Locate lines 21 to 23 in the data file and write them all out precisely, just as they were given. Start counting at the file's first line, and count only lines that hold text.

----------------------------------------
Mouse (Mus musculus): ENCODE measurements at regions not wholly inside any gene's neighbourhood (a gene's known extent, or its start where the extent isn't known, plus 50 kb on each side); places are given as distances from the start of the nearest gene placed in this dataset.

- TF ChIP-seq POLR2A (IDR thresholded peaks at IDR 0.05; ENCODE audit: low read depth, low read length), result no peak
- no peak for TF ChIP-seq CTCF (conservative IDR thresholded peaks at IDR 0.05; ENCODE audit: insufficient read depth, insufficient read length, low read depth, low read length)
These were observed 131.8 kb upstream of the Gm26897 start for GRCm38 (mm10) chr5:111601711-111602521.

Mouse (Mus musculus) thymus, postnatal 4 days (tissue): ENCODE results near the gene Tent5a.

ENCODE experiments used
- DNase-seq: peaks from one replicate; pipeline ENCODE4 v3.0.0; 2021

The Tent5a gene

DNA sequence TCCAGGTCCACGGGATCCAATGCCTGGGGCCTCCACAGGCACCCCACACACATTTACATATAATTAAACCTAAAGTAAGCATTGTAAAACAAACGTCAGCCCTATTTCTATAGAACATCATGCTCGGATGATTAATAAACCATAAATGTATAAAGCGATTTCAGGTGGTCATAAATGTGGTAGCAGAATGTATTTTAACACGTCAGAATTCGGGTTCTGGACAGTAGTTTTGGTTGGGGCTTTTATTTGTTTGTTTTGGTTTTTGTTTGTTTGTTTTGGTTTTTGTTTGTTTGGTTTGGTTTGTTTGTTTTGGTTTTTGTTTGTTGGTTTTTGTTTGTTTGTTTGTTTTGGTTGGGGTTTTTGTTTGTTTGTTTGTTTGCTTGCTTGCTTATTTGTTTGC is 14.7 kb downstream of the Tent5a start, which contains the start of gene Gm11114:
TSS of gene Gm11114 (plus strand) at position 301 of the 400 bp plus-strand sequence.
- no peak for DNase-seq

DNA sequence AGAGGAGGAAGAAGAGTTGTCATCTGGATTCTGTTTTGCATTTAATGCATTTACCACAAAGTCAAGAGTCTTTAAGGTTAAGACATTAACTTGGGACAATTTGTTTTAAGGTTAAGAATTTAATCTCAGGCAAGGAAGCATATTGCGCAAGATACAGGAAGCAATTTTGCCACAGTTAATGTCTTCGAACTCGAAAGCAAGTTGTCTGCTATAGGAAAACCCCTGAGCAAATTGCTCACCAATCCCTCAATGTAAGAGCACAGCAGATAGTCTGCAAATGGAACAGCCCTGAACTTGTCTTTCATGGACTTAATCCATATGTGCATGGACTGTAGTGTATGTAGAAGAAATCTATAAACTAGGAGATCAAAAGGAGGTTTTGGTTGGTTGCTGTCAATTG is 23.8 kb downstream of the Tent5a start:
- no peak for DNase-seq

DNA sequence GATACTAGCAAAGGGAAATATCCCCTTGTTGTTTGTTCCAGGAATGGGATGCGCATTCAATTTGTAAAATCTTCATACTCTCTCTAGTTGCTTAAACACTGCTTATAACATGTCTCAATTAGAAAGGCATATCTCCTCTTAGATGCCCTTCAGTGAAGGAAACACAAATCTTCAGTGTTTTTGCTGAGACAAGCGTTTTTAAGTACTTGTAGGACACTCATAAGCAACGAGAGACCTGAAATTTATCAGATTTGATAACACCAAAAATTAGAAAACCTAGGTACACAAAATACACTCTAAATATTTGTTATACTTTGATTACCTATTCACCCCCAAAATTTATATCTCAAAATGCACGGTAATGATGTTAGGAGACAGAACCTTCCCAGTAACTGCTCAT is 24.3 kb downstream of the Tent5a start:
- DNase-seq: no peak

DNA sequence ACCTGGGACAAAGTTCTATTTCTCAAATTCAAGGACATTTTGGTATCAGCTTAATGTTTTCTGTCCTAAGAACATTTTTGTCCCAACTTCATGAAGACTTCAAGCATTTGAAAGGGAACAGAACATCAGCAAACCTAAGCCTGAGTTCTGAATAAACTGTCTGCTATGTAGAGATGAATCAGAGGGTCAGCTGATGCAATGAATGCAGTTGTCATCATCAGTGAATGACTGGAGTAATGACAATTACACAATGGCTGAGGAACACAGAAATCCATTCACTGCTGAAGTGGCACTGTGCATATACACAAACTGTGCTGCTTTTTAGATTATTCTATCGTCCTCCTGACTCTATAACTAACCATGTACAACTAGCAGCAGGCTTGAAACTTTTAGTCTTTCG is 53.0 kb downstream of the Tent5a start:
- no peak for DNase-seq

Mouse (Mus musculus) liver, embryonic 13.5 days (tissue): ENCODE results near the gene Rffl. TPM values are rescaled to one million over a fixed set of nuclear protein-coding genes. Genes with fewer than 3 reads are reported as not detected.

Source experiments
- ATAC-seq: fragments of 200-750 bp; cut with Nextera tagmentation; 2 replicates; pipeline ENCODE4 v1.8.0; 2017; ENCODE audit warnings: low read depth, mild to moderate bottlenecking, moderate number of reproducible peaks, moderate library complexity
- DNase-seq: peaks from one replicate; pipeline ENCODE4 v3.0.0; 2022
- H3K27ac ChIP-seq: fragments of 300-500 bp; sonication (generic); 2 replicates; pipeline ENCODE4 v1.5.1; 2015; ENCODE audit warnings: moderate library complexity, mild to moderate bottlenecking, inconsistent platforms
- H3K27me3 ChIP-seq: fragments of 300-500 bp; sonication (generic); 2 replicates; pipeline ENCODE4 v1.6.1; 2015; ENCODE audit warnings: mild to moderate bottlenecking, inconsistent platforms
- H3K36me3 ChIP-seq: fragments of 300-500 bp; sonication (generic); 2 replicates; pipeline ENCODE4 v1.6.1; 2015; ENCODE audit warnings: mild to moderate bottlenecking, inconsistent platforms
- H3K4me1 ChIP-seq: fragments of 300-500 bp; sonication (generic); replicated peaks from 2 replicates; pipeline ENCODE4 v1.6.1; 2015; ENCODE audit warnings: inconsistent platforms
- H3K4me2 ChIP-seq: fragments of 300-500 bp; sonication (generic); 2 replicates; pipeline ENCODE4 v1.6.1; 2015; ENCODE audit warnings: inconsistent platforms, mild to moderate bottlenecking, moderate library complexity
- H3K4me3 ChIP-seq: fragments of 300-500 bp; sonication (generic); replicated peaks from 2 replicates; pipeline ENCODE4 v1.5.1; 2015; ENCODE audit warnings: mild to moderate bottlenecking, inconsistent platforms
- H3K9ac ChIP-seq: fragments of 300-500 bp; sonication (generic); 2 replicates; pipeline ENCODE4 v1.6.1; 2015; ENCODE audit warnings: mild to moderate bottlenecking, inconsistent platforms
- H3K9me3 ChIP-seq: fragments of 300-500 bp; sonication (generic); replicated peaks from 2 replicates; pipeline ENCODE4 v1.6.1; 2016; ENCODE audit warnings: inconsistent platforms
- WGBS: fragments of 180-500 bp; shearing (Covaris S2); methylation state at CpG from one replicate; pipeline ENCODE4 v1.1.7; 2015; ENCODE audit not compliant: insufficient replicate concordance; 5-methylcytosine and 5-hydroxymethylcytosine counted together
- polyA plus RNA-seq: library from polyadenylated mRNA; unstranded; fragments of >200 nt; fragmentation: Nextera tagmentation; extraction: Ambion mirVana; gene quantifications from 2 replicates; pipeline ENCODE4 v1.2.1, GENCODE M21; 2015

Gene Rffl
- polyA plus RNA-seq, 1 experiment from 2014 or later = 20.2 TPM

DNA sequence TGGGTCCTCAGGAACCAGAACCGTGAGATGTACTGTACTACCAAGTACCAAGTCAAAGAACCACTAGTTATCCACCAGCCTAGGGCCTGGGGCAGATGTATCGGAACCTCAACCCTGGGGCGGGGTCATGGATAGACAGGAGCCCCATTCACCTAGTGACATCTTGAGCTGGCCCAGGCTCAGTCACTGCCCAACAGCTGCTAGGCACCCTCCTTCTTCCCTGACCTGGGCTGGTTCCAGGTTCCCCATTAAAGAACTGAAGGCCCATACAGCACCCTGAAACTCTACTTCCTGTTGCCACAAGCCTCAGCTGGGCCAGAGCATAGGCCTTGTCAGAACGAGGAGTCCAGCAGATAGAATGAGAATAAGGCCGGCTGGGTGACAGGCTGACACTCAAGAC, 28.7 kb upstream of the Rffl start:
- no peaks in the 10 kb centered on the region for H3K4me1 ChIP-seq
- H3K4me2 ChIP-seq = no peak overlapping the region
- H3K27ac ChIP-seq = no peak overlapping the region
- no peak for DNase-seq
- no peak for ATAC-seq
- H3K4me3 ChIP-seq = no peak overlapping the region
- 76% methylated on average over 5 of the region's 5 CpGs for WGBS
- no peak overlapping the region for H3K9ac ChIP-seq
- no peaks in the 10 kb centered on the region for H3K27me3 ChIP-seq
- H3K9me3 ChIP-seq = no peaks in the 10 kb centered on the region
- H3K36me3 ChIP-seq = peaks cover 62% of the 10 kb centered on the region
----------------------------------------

- DNase-seq: peaks from one replicate; pipeline ENCODE4 v3.0.0; 2022
- H3K27ac ChIP-seq: fragments of 300-500 bp; sonication (generic); 2 replicates; pipeline ENCODE4 v1.5.1; 2015; ENCODE audit warnings: moderate library complexity, mild to moderate bottlenecking, inconsistent platforms
- H3K27me3 ChIP-seq: fragments of 300-500 bp; sonication (generic); 2 replicates; pipeline ENCODE4 v1.6.1; 2015; ENCODE audit warnings: mild to moderate bottlenecking, inconsistent platforms